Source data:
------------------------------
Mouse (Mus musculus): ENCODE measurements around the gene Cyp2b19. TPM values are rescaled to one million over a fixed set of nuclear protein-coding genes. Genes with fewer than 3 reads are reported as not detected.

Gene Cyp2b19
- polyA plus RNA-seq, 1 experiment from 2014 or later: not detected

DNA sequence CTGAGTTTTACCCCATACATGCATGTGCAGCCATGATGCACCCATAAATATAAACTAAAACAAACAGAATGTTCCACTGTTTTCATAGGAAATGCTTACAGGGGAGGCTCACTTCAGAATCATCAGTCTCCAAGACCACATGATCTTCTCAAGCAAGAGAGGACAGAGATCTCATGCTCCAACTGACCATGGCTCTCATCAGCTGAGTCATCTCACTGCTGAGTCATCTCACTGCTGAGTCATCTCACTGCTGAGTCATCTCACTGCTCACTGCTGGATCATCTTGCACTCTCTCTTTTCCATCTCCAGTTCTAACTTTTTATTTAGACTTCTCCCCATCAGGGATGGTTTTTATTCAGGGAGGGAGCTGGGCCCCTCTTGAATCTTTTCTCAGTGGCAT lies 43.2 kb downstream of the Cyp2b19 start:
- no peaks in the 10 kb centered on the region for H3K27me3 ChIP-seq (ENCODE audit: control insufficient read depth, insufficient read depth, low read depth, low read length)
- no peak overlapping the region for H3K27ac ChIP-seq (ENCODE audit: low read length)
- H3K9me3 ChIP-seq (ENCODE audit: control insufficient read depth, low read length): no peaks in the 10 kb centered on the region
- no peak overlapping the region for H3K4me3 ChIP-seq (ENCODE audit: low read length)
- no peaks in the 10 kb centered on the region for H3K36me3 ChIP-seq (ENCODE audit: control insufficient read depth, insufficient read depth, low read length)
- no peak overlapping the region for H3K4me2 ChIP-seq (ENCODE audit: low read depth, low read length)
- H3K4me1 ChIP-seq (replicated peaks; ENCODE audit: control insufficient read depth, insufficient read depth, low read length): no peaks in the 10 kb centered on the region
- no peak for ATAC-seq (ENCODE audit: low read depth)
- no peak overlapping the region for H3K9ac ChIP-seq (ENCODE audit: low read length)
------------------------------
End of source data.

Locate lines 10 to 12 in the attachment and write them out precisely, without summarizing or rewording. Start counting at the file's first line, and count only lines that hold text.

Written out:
- no peak overlapping the region for H3K4me2 ChIP-seq (ENCODE audit: low read depth, low read length)
- H3K4me1 ChIP-seq (replicated peaks; ENCODE audit: control insufficient read depth, insufficient read depth, low read length): no peaks in the 10 kb centered on the region
- no peak for ATAC-seq (ENCODE audit: low read depth)